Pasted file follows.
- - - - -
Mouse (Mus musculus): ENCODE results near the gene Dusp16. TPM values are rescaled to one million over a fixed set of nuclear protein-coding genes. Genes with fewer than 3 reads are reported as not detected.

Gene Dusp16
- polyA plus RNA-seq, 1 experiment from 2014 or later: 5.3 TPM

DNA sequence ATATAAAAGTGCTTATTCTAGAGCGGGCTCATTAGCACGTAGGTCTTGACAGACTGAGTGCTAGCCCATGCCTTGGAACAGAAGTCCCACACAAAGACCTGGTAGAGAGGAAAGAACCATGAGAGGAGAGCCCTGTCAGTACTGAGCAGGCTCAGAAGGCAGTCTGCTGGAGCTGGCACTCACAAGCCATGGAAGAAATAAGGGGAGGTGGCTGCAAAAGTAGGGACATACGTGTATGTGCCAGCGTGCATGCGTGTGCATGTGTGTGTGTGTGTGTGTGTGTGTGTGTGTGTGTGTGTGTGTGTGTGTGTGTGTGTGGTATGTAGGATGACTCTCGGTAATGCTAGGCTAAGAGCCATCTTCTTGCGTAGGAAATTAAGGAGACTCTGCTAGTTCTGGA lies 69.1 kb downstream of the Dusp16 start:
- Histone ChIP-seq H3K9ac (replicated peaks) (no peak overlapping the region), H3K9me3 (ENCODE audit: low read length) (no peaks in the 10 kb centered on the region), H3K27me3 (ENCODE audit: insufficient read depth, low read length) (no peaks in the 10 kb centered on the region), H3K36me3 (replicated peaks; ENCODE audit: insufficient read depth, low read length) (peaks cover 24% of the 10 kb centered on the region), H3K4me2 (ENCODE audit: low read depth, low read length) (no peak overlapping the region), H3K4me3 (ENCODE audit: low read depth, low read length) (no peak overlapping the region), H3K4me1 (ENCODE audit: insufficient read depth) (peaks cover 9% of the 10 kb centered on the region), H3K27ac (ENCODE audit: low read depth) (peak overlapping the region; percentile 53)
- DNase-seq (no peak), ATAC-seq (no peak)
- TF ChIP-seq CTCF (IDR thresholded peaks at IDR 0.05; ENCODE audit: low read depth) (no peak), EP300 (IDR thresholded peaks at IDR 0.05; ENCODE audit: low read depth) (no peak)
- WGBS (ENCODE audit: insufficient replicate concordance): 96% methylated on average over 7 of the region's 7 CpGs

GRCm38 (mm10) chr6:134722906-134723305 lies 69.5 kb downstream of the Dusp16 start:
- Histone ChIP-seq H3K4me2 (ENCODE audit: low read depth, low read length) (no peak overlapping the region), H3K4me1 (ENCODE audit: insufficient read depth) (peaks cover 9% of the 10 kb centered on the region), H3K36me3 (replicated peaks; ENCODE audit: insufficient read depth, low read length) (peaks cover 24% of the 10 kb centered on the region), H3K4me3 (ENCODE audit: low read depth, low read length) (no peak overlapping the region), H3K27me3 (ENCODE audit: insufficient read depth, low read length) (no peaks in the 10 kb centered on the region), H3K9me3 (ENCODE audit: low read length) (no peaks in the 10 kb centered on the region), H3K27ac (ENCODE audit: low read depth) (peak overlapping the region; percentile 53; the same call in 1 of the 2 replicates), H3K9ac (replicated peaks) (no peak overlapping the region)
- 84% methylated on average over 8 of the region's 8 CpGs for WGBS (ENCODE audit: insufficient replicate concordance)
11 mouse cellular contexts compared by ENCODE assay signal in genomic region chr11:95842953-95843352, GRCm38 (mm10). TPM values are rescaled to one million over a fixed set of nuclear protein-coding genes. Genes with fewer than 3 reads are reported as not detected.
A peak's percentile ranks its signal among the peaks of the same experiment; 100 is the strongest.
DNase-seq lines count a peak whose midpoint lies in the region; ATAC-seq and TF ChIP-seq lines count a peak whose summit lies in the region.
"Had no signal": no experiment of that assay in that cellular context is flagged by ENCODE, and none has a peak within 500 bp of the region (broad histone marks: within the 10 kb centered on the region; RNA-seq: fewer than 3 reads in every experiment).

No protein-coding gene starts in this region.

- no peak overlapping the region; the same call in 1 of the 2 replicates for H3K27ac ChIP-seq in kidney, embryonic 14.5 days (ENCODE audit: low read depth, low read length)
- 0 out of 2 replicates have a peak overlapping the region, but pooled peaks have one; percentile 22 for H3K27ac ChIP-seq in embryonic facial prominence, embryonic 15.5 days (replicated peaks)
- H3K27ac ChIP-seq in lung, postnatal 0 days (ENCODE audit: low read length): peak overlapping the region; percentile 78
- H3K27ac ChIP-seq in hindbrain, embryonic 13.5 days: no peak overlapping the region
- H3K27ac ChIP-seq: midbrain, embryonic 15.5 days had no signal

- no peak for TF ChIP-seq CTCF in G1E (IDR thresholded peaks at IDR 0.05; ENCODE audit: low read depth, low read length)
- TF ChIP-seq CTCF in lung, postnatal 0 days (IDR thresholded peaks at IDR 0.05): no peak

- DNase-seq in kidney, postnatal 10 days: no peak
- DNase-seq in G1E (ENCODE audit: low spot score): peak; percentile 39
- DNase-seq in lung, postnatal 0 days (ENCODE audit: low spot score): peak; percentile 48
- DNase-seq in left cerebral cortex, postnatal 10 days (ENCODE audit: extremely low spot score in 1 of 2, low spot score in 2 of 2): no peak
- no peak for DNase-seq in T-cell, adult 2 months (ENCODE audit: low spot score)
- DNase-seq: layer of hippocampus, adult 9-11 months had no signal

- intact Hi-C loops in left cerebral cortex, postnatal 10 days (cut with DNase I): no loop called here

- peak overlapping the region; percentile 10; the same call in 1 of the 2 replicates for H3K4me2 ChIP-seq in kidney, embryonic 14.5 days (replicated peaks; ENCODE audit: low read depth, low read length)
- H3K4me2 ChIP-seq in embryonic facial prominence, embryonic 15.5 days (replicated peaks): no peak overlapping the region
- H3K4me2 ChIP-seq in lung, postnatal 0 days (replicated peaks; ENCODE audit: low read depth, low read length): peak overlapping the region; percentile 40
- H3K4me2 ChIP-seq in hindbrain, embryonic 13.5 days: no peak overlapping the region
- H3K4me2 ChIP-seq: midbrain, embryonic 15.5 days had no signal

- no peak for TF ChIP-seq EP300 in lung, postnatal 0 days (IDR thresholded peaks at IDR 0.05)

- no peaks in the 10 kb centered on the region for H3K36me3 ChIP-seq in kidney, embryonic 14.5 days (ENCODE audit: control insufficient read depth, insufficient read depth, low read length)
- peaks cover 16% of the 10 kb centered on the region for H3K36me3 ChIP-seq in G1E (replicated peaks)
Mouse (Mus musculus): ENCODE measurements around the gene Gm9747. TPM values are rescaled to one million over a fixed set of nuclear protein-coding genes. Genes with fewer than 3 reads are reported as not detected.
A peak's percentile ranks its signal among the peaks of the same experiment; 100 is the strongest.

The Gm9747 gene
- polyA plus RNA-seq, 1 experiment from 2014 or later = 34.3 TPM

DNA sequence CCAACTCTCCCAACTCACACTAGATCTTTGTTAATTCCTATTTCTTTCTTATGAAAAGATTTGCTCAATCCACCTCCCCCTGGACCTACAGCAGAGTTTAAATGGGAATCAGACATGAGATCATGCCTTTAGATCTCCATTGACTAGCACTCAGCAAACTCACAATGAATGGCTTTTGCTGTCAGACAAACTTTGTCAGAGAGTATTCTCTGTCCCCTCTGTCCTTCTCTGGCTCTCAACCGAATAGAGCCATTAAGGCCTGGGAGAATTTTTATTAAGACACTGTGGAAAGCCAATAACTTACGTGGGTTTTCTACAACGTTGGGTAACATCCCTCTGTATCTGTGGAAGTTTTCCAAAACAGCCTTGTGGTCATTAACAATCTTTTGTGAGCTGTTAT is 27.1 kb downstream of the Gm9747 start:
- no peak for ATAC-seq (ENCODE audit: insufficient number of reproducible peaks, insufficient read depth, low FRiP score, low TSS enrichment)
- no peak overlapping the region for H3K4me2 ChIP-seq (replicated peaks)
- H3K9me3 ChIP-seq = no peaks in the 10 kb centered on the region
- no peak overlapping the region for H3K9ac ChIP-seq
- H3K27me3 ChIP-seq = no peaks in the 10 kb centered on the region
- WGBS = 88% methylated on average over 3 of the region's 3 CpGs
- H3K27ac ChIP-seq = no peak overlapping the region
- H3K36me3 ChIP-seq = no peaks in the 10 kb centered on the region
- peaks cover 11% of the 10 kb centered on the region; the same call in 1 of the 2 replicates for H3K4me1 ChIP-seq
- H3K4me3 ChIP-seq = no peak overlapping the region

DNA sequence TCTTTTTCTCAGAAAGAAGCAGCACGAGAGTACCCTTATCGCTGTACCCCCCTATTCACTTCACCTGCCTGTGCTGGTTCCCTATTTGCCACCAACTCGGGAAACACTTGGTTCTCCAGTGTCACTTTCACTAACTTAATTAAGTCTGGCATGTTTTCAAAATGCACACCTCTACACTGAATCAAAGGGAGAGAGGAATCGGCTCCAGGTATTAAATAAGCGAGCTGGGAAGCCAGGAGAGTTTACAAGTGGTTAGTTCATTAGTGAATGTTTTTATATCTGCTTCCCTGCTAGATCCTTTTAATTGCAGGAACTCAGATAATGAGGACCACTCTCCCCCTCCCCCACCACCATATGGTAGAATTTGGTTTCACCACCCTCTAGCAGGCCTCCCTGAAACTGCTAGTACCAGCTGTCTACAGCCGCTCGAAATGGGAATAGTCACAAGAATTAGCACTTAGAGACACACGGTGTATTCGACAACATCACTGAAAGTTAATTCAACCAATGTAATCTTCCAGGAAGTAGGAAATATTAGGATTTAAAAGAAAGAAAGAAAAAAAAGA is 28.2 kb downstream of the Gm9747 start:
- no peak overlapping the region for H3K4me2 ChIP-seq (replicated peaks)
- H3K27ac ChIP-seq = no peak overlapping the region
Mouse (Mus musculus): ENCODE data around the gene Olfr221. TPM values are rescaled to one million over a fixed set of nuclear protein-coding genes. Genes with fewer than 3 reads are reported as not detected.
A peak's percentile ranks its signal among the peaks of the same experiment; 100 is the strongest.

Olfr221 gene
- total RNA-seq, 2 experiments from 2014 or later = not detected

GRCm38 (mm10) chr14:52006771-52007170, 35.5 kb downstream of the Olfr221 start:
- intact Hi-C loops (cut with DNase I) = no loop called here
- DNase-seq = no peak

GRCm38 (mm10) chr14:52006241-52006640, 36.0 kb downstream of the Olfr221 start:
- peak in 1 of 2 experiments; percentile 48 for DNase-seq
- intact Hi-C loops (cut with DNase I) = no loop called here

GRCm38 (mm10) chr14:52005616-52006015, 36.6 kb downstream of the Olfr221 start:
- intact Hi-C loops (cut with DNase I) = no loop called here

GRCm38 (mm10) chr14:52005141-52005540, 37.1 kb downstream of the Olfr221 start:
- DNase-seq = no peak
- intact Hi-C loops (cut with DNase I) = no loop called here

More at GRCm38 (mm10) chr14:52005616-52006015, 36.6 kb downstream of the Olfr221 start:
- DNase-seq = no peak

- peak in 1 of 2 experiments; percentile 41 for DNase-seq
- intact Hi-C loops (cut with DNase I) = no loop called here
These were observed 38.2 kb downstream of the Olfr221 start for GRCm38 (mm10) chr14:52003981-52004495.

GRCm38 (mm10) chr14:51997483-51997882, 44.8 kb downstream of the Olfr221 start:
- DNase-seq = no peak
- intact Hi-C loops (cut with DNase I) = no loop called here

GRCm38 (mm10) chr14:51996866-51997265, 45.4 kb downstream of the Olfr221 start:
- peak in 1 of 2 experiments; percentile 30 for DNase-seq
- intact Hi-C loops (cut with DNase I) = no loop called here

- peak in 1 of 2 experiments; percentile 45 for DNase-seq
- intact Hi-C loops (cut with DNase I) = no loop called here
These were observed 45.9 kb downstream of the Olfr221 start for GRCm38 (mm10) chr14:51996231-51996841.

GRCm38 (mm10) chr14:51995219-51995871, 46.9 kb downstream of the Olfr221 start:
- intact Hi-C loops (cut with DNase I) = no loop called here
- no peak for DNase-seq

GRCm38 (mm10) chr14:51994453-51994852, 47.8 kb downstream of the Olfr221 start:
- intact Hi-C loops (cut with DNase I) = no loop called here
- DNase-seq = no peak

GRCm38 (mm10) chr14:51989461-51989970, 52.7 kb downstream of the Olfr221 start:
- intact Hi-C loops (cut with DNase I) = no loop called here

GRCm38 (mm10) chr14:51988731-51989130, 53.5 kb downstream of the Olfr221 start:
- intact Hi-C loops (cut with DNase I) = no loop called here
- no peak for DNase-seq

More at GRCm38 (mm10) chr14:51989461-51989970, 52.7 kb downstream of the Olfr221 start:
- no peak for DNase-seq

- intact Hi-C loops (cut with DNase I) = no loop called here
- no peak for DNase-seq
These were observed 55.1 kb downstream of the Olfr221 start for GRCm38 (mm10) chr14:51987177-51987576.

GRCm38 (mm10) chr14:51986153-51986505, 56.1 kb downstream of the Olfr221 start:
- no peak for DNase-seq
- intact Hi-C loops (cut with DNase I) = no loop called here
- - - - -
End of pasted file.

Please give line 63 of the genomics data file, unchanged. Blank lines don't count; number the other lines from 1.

- DNase-seq = no peak